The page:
Monday, March 9, 2015

The DVD of Our Discontent

So Saturday the wife left me to go over her friend’s house, leaving me alone in the big mansion.  We put the little ones to sleep a little after eight, then, after giving her a passive aggressive guilt trip, I settled down to do what I really wanted to do:

Watch the early-80s BBC production of Shakespeare’s The Tragedy of Richard III, on DVD.

Four years ago I went through a mini-Shakespeare phase where I found the perfect way to learn and enjoy the Bard: read the play, then re-read it while watching the BBC DVDs of it, most of which can be found at your local library.  I did a half-dozen plays this way, until I was forced to stop, having just started a new job that demanded a bit extra of my attention.

On a whim last week, looking for something fresh and poetic, I thumbed through an omnibus of Shakespeareana from the Great Books I have in the basement.  I landed on Richard III.  The next day I saw a battered paperback copy of that play for sale at a library so I took it for a sign from ye gods, purchased it, and immediately began reading it.

Which brings us to the BBC production of the play.  Suffice it to say, it is loooooooooooooooong.  I read that it is Shakespeare’s second- and third-longest play (depending on the source, I guess).  The DVD is 228 minutes long, which is almost Ben-Hur-ian in duration.  Following along in the paperback, I managed only the first act, a little over an hour invested, with a short cupcake break somewhere in the middle.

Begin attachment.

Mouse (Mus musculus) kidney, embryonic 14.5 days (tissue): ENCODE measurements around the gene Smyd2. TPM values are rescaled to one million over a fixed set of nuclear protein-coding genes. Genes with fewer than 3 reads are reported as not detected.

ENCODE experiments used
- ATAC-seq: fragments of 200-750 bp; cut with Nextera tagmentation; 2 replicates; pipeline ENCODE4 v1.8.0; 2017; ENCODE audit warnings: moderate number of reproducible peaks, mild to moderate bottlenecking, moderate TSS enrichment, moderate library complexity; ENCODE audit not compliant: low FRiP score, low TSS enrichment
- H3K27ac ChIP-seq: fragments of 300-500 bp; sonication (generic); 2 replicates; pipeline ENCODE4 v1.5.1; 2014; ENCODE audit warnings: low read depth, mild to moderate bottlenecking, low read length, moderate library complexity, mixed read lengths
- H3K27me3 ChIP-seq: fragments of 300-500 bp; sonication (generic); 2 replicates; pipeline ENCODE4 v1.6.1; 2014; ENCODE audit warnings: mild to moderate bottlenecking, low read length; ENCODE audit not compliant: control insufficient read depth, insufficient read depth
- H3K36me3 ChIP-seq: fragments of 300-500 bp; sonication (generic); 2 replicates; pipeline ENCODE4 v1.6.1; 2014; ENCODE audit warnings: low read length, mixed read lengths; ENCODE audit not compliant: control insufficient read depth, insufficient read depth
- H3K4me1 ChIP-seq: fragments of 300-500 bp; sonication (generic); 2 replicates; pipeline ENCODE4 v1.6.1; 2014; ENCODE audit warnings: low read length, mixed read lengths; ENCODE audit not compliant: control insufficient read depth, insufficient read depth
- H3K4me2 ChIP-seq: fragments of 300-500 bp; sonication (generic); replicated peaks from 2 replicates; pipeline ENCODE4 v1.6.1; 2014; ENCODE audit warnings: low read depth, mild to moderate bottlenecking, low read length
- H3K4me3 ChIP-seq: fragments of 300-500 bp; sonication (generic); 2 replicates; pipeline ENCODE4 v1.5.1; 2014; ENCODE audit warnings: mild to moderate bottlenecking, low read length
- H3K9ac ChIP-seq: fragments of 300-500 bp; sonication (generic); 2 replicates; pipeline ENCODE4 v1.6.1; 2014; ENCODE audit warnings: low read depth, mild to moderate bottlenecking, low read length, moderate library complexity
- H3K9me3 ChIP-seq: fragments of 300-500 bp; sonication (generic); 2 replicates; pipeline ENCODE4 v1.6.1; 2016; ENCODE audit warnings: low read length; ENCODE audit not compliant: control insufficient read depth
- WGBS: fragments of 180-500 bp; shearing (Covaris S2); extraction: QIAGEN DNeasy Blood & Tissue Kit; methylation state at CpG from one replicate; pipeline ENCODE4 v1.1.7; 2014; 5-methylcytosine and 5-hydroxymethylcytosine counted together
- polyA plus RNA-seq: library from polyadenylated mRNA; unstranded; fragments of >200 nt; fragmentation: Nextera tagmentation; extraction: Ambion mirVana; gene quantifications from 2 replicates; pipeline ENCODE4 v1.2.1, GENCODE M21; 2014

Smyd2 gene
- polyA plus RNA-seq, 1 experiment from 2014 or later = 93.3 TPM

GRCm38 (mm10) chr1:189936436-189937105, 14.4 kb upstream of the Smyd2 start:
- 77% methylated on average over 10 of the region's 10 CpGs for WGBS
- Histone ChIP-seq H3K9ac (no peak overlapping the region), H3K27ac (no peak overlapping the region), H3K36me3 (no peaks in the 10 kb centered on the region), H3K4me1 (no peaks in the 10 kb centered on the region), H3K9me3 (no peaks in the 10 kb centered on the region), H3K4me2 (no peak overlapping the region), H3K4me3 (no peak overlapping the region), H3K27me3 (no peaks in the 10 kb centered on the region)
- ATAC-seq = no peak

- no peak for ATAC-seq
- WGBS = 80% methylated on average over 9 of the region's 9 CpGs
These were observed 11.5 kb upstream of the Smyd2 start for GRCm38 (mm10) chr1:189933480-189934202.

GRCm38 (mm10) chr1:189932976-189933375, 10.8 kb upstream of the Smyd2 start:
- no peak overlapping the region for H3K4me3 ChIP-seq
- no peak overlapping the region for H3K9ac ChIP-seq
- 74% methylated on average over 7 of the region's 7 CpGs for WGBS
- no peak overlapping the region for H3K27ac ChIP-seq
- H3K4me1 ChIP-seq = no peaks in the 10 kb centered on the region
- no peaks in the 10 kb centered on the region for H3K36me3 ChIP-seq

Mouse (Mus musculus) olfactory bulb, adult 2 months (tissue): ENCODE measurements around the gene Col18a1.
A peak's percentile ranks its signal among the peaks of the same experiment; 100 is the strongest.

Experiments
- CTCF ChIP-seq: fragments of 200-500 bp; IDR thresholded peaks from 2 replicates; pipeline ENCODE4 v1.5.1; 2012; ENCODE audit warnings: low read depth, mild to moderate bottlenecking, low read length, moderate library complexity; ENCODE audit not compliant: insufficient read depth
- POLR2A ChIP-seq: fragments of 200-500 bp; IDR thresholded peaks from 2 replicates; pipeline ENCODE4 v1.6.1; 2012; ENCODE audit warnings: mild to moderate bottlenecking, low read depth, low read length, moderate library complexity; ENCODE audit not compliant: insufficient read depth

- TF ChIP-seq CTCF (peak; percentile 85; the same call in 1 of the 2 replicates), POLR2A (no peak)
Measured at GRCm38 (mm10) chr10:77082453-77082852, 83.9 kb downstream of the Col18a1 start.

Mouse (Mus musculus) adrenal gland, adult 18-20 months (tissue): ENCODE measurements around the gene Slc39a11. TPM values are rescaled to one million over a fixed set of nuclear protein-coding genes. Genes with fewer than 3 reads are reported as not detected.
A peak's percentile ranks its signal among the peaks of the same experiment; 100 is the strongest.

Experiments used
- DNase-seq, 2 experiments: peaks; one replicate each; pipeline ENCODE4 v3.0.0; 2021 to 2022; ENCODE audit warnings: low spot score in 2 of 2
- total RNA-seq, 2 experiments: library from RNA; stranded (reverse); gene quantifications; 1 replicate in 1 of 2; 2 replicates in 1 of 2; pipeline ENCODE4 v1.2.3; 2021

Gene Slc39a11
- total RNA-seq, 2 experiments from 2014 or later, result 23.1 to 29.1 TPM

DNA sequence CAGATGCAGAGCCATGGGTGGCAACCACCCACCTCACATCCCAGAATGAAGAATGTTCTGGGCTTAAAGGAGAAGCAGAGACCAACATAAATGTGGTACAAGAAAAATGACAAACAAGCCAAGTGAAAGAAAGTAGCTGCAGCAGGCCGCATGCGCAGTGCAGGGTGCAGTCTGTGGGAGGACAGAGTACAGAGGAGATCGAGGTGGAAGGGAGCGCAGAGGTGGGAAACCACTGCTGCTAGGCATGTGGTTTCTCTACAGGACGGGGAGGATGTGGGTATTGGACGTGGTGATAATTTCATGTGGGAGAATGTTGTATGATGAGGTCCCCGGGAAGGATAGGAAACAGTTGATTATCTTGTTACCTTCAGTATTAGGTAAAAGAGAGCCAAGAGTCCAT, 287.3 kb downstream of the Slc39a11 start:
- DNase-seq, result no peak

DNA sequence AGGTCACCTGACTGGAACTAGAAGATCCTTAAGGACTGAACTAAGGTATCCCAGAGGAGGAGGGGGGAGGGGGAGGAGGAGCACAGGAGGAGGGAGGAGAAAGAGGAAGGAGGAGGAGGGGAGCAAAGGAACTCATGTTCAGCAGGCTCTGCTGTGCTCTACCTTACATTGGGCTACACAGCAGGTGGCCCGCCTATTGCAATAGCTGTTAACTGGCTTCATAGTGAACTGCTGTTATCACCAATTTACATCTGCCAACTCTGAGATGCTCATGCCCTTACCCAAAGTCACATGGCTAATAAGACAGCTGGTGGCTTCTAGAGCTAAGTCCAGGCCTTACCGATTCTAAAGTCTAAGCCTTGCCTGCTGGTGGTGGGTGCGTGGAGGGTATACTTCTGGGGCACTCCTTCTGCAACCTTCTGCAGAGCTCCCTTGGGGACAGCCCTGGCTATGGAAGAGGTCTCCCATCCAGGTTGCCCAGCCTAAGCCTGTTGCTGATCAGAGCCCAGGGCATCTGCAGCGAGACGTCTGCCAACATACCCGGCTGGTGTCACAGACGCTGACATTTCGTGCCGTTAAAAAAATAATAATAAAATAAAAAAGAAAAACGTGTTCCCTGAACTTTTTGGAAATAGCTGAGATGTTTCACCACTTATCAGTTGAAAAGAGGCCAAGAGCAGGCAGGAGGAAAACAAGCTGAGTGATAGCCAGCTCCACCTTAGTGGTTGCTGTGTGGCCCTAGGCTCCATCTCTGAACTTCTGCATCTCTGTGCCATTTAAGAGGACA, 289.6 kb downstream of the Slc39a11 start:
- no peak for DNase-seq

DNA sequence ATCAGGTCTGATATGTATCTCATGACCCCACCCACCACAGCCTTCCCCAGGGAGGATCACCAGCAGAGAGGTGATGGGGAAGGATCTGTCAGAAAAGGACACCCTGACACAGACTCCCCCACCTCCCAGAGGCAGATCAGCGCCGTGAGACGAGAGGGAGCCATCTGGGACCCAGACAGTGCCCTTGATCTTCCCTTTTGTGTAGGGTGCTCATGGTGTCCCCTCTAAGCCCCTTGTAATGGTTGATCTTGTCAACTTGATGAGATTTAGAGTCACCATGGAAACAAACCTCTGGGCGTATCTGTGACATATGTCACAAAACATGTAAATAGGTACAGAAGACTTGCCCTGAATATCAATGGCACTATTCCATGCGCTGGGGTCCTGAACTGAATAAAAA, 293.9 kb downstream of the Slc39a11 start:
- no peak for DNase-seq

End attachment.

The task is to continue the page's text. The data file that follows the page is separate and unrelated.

Like all the plays, it’s good.  Real good.  (“Good” – how’s that for an adjective, eh Shakespeare?)  Made those lines jump off the page, brought out new tensions I had not seen alone in the sentences of iambic pentameter.  Took a while for the actor who played Richard to meet my approval, as my brain image of the character was more fiendish, grotesque, and moustache-twisting.  But after fifteen minutes, this actor, Ron Cook, has now been firmly established to me as the evil, scheming, usurping would-be leader of England. 

Now – to seek out three more hours in which to finish it!

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